Artificial General Intelligence
Of the eight teams competing to develop the first
artificial general intelligence, only one advanced.
The likely reason is that teams must show a plausible
means of successfully completing their grand challenge, and establishing a plausible pathway to AGI
within the timeframe of the competition is itself a
grand challenge. The one team advancing from this
category trimmed their ambitions to a sufficient
degree so that they can plausibly produce their system within the competition timeframe.
Brain Modeling and Neural Networks
Finally, many teams proposed to develop new
approaches to neural networks. These teams often
emphasized architectures that are inspired by the
human brain. While some of the approaches may
prove successful in the fullness of time, there is no
shortage of proposals for new neural network architectures. Without a demonstrated capacity for solving
a problem that was not solvable by previous neural
network architectures, new proposed architectures
36 AI MAGAZINE
Online education is growing rapidly, despite low student
retention for many online classes. The quality of online learning is questionable in part because of a lack of learning assistance. How can we provide meaningful learning assistance to
tens of millions of students taking online classes? Team
emPrize is developing a suite of virtual tutors for online education that mimic many of the roles of human teachers.
These virtual tutors include more than 100 cognitive tutors
for a Georgia Tech online class on artificial intelligence as well
as a virtual tutor for automatically answering questions on
the discussion forum for the class. Preliminary results indicate that student self-efficacy in the class is high and that
interaction with the virtual tutors leads to enhanced student
engagement. emPrize is now expanding the scope of their
work from online education to blended learning; from cognitive tutoring and question answering to exploration and
experimentation, literature survey, and question asking; and
from a class on artificial intelligence to Georgia Tech classes
on introductory computing and introductory biology.
The team contact is Ashok Goel ( email@example.com).
Team Erudite AI
Students who regularly receive private tutoring
score two standard deviations higher on standardized tests than those students without private tutoring. However, the demand for private
tutoring far outstrips the supply, with up to 65
percent of students seeking sessions in Kenya
and 73 percent in Sri Lanka. Consequently,
tutoring suffers from low access, compromised
quality, and the high cost for one-on-one sessions. Erudite AI’s solution endeavors to mitigate all three problems with a peer-to-peer
tutoring platform, ERI (educational real-time
interface). ERI is a human-in-the-loop dia-logue-based tutoring platform comprising
three main components: a mapper to identify
and build a knowledge map of the students’
skills, a matcher to match students to peer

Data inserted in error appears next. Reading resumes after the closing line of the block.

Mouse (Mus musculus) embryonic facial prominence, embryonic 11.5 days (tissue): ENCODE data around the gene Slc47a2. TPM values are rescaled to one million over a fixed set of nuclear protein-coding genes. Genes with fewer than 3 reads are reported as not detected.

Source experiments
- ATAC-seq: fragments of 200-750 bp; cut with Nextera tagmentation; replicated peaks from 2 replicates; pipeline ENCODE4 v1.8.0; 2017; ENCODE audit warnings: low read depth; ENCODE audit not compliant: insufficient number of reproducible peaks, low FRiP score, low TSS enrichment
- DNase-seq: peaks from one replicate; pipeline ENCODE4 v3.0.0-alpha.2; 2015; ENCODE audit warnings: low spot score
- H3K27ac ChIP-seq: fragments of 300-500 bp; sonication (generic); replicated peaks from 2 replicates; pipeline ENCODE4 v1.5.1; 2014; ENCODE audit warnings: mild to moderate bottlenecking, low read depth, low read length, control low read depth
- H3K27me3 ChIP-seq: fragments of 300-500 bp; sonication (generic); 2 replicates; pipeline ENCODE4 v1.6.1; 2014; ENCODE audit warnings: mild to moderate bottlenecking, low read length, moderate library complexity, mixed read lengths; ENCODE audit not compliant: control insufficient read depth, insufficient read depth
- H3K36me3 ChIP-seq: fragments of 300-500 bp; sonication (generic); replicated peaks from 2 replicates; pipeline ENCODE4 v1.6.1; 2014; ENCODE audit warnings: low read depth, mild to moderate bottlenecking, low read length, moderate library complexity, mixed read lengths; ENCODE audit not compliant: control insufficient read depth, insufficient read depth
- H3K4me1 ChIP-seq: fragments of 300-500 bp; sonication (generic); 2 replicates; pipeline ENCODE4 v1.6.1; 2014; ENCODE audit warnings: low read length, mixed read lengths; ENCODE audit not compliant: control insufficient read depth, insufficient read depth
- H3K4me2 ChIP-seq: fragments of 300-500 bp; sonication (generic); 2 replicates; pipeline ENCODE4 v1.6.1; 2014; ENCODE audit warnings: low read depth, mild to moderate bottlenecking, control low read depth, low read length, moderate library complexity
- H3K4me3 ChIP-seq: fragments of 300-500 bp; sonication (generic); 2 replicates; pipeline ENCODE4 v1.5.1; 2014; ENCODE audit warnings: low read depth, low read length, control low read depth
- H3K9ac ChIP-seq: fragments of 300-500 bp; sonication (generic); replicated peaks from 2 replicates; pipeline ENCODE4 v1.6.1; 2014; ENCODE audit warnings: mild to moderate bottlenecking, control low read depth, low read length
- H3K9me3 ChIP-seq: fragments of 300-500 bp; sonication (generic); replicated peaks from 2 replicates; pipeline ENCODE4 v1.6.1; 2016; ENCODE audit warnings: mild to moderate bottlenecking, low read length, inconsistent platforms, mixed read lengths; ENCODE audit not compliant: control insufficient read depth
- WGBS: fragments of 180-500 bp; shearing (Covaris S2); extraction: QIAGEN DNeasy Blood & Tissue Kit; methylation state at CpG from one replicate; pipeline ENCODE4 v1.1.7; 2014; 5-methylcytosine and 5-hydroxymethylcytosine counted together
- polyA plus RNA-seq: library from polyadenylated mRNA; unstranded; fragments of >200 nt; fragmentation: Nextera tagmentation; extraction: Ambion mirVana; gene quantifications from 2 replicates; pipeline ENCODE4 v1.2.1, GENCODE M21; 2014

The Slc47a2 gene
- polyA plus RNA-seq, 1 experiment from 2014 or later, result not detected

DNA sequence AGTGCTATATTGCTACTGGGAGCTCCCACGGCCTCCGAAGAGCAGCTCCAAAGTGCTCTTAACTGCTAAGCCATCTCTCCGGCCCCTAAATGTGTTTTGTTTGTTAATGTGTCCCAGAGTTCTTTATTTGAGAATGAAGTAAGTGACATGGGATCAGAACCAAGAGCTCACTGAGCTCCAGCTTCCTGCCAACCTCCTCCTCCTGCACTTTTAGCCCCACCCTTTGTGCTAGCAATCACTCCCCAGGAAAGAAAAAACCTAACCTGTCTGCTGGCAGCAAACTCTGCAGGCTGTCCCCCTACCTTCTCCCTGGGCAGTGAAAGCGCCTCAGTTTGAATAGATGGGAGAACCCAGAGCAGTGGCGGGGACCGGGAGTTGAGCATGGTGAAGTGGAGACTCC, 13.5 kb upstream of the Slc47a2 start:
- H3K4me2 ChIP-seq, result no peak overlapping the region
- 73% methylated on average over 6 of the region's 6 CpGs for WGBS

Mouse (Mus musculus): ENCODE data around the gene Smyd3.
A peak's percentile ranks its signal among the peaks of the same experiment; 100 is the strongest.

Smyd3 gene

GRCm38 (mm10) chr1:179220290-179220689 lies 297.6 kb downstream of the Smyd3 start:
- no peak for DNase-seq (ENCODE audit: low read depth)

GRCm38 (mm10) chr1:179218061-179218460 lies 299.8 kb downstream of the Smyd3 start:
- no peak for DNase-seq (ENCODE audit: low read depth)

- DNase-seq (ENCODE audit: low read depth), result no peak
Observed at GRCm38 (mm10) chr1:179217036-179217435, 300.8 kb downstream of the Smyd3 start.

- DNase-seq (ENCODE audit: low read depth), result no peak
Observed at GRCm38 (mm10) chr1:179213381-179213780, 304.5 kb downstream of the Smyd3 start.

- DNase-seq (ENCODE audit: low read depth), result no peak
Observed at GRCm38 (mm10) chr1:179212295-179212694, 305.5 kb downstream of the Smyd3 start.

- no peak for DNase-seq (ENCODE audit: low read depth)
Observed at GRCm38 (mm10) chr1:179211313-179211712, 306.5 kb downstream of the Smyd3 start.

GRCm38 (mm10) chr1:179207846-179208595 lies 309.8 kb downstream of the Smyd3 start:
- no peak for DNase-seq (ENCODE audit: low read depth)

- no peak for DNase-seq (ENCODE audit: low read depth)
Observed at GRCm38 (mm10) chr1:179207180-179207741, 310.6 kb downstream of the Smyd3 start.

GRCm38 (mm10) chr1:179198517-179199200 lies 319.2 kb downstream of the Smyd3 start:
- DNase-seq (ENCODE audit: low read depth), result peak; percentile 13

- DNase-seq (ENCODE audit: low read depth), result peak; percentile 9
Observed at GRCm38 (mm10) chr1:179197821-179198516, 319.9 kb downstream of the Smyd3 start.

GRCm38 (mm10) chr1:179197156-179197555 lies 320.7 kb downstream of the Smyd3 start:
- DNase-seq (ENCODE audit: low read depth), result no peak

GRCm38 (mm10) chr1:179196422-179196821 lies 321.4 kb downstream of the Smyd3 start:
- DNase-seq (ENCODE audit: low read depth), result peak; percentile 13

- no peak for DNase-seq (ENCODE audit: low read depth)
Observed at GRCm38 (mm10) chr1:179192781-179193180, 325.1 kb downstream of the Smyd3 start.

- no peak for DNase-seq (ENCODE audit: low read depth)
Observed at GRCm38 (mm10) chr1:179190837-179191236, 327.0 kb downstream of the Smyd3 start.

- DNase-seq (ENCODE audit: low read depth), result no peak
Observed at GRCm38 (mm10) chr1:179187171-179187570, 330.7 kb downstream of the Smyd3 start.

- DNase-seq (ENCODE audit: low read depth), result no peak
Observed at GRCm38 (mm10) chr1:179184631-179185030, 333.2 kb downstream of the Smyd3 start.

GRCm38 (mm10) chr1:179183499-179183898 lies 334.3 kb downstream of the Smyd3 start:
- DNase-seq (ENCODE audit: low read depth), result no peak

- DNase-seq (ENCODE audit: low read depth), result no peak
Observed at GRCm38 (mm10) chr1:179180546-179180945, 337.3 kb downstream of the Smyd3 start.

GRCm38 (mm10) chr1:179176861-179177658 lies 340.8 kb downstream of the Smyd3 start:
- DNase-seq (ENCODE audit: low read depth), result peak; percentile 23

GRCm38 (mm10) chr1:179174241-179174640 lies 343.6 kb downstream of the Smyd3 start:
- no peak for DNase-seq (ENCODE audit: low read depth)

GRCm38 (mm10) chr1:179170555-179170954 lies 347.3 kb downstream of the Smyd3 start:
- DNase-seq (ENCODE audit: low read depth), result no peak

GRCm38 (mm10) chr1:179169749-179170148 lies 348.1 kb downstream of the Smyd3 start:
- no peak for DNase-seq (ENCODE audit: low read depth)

tutors according to their needs, and an amplifier that elevates the quality of the tutoring by
suggesting AI-generated responses for the peer
tutor. In the past few months, Erudite AI evaluated the effectiveness of a dialogue recommender to positive results. Following the
experimental evaluation, the team is producing a scalable open source solution to maximize impact.
For more information, see eri.ai. The team
contact is Hannah Cowen ( firstname.lastname@example.org).
Globally, crop disease causes nearly 50 percent of the total
loss of crops. It is especially devastating for communities in
developing nations where 75 percent of the population relies
on agriculture for their livelihood. Early detection is critical
to fight plant pathogens, as there is a narrow timeframe in
which to intervene to save crops and prevent epidemics.
However, effective early warning systems to alert communities of imminent threats of disease do not currently exist in
DataKind, a nonprofit that uses AI to address complex
humanitarian issues, is developing a model using high-reso-lution satellite imagery at 5 meters per pixel, combined with
computer vision and remote sensing techniques, to detect the
spatial and spectral signature of wheat crops and wheat disease, to be able to provide real-time information on crop disease and support the creation of enhanced early warning systems.
DataKind first worked to identify wheat in Ethiopia, beginning by locating croplands in the region with high spatial resolution. They then successfully built a U-Net model with a 5-
meter resolution to detect croplands in Montana, a climate
proxy for Ethiopia, achieving approximately 93 percent test
accuracy, and a characteristic curve approaching 96 percent
for the area under the receiver operator. The model was transferred using field survey data from Ethiopia, and from human
inspection, appears quite promising. In the second phase of
the project, DataKind is looking to obtain noncrop survey
ground truth data for Ethiopia to further tune and test the
For more information, see datakind.org.